Despite North Korea concerns, a national defense spending bill may get “kicked down the road” again as Congress deals with other pressing issues, CNBC reports. After the August recess concludes, there will be quite a lot of unfinished business for the Congressmen to tackle in Washington, including debt ceiling and government funding.
There is a disagreement between both congressional chambers on how the payment for this defense spending bill should be made. Another obstacle is the current statutory budget caps set by the 2011 Budget Control Act.
The House passed a fiscal 2018 defense spending bill last month that includes a defense topline of $696.5 billion, above the Trump administration’s $667 billion plan and also about $70 billion higher than the spending caps mandated by the Congress.
But the Senate has still not voted on a national defense bill, although the Armed Services Committee’s version includes a defense topline number of $700 billion, including $60 billion in war-related overseas contingency operations funding.
“In order for the plan to go through, you’d have to change the law [with the Budget Control Act] or everything would be moot,” Frederico Bartels stated, a policy analyst for defense budgeting at the Heritage Foundation, a conservative think tank.
In June, Marine Corps General Joseph Dunford, chairman of the Joint Chiefs of Staff, grumbled during his House testimony about the common practice of “repeated continuing resolutions, which curb long-term investment and often result in increased costs.”
The continuance of the resolution keeps the spending of defense programs at the previous year’s level or lower, and it prevents the Pentagon from launching new programs. The CR also is frustrating for defense contractors because it makes it harder for them to plan ahead and also could delay the awarding of contracts.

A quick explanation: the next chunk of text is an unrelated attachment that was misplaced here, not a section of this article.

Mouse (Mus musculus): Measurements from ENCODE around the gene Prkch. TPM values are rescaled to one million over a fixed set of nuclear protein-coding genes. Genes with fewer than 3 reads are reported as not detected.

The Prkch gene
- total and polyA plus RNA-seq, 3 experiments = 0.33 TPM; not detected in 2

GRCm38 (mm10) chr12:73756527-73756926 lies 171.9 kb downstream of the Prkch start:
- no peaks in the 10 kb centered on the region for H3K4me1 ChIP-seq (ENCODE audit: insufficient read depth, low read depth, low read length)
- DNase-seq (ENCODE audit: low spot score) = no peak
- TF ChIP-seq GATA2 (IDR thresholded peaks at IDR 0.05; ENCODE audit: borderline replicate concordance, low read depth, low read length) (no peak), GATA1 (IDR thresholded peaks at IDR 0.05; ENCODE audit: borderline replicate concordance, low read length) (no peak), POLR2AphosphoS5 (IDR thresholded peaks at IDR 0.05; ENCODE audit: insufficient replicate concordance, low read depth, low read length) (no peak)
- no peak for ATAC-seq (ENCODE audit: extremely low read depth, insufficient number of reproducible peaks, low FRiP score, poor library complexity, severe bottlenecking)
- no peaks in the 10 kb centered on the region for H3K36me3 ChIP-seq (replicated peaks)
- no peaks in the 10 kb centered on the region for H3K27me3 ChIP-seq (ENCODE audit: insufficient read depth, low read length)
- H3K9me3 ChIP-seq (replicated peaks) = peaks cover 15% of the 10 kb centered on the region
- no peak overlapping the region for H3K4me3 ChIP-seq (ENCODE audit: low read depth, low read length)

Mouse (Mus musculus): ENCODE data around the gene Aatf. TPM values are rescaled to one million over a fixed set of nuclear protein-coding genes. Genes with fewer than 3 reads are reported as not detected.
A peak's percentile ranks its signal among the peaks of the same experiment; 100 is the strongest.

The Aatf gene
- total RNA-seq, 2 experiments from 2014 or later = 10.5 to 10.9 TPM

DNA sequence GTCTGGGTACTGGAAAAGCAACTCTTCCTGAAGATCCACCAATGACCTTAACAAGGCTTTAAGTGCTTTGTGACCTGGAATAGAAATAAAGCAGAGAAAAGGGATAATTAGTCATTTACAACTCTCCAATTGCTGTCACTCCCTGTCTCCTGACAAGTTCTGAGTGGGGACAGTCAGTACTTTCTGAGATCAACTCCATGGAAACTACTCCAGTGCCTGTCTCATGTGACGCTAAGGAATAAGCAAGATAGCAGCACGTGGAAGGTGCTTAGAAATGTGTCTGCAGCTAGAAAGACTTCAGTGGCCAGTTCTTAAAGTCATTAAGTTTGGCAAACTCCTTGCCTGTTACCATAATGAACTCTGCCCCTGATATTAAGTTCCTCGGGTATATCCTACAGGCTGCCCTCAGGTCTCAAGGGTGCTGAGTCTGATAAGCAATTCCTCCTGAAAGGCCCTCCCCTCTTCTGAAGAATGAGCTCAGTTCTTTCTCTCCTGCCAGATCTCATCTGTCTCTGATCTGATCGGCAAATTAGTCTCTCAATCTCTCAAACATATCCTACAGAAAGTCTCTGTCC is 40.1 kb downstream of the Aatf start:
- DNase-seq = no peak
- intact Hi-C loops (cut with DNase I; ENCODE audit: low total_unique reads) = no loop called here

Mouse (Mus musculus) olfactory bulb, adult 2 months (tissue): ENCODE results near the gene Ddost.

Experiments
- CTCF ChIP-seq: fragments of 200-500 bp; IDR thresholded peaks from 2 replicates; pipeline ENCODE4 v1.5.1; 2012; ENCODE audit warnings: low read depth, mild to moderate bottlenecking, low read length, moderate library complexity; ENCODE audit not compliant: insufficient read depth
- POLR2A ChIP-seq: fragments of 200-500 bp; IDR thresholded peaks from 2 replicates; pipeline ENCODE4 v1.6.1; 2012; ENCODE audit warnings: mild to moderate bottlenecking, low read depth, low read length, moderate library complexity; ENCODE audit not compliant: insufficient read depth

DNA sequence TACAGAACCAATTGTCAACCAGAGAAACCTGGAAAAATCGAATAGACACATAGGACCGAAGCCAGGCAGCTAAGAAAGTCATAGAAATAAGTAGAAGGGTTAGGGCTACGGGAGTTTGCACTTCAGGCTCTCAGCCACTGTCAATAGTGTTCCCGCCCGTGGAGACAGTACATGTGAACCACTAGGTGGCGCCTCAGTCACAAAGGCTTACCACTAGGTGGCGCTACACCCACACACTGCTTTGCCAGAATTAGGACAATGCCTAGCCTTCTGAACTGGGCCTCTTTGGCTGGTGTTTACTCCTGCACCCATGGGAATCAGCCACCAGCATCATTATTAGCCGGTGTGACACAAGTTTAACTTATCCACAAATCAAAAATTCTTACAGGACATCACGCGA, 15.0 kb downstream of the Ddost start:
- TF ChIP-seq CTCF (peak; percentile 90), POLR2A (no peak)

Top Pentagon officials also have long made complaints about the mandated caps that are damaging the military. Analysts say, however, there’s probably not enough votes to amend the Budget Control Act limitations. In order to amend these limitations at least 60 votes would be needed in the Senate, which means that 8 Democratic Senators should also vote in favor.
The U.S. already made clear that it will add more interceptors to its current ground-based midcourse defense (GMD) system installed in Alaska and California.
A measure in the Senate has more than two dozen co-sponsors and would upgrade the GMD homeland missile defense shield and also order concept work on a space-based sensor layer that can track missile threats. Another plan, from Republican Senator Ted Cruz of Texas, calls for a space-based interceptor system to defeat the nuclear threat from North Korea.